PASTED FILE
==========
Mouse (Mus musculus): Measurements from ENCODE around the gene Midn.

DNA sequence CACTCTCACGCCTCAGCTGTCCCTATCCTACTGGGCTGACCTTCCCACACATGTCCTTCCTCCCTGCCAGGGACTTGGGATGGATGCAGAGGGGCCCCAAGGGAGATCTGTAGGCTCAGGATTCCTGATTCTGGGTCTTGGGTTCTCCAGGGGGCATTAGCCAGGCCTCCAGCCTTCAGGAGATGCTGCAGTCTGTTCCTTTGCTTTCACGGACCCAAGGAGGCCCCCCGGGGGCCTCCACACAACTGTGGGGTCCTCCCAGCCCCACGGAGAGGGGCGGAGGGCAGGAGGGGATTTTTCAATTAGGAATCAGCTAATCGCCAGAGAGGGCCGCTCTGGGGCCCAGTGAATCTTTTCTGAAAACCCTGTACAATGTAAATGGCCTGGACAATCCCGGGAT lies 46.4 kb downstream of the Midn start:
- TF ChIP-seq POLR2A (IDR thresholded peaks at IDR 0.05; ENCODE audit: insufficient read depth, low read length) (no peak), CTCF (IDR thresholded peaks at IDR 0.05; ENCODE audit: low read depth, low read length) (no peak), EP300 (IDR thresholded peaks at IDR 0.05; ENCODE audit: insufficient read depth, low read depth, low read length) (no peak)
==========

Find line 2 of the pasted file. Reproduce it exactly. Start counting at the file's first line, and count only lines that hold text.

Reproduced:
DNA sequence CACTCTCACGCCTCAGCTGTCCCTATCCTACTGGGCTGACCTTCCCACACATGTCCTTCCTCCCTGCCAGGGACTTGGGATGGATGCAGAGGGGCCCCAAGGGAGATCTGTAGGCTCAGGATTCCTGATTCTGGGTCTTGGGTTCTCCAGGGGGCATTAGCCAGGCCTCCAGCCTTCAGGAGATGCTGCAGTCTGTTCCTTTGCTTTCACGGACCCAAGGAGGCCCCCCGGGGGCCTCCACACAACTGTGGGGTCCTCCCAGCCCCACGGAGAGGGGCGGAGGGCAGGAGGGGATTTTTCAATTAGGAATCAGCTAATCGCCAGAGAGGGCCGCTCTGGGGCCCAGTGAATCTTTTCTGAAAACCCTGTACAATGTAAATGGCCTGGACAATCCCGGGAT lies 46.4 kb downstream of the Midn start: